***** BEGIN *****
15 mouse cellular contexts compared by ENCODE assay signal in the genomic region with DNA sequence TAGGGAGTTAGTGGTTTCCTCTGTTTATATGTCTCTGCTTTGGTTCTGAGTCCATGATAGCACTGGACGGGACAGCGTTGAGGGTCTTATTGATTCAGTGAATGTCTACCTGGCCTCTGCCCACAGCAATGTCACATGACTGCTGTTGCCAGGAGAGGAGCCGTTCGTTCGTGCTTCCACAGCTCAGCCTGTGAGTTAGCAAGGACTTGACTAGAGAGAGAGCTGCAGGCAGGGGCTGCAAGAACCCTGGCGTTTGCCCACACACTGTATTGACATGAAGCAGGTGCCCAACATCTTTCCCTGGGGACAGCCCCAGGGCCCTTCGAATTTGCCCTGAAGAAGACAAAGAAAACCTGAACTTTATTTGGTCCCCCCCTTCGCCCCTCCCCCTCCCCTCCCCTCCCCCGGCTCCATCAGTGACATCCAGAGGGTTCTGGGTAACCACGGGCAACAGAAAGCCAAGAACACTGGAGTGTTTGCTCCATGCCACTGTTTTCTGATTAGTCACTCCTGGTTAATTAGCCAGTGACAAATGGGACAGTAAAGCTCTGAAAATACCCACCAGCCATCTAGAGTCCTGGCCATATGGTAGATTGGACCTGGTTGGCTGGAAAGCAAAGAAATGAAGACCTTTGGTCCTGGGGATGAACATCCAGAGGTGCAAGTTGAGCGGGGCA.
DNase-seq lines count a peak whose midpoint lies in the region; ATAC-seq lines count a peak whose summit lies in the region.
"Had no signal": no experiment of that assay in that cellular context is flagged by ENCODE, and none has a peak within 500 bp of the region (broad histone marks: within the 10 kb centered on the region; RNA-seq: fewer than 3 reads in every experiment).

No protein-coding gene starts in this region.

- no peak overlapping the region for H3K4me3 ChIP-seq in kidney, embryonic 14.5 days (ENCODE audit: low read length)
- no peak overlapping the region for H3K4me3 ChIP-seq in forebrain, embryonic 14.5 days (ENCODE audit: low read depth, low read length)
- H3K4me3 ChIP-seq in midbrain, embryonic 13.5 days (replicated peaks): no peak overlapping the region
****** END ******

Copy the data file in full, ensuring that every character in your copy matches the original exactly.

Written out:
15 mouse cellular contexts compared by ENCODE assay signal in the genomic region with DNA sequence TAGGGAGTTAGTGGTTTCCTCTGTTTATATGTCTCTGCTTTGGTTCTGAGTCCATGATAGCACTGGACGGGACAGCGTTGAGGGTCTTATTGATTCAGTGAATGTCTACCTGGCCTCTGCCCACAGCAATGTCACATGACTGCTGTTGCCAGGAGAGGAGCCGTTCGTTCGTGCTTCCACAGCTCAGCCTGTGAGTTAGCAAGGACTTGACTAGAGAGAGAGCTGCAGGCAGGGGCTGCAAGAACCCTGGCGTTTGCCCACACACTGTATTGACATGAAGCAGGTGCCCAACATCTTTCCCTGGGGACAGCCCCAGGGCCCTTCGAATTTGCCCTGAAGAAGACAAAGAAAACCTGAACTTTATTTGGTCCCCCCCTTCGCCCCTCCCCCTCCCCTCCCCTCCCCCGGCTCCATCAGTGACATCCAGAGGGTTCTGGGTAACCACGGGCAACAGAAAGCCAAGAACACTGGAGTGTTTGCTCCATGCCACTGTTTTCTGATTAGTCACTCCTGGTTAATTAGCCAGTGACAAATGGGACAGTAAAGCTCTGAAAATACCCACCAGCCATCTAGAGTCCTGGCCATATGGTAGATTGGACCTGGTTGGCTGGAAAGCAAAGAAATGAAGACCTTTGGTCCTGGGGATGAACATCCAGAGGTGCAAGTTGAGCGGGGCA.
DNase-seq lines count a peak whose midpoint lies in the region; ATAC-seq lines count a peak whose summit lies in the region.
"Had no signal": no experiment of that assay in that cellular context is flagged by ENCODE, and none has a peak within 500 bp of the region (broad histone marks: within the 10 kb centered on the region; RNA-seq: fewer than 3 reads in every experiment).

No protein-coding gene starts in this region.

- no peak overlapping the region for H3K4me3 ChIP-seq in kidney, embryonic 14.5 days (ENCODE audit: low read length)
- no peak overlapping the region for H3K4me3 ChIP-seq in forebrain, embryonic 14.5 days (ENCODE audit: low read depth, low read length)
- H3K4me3 ChIP-seq in midbrain, embryonic 13.5 days (replicated peaks): no peak overlapping the region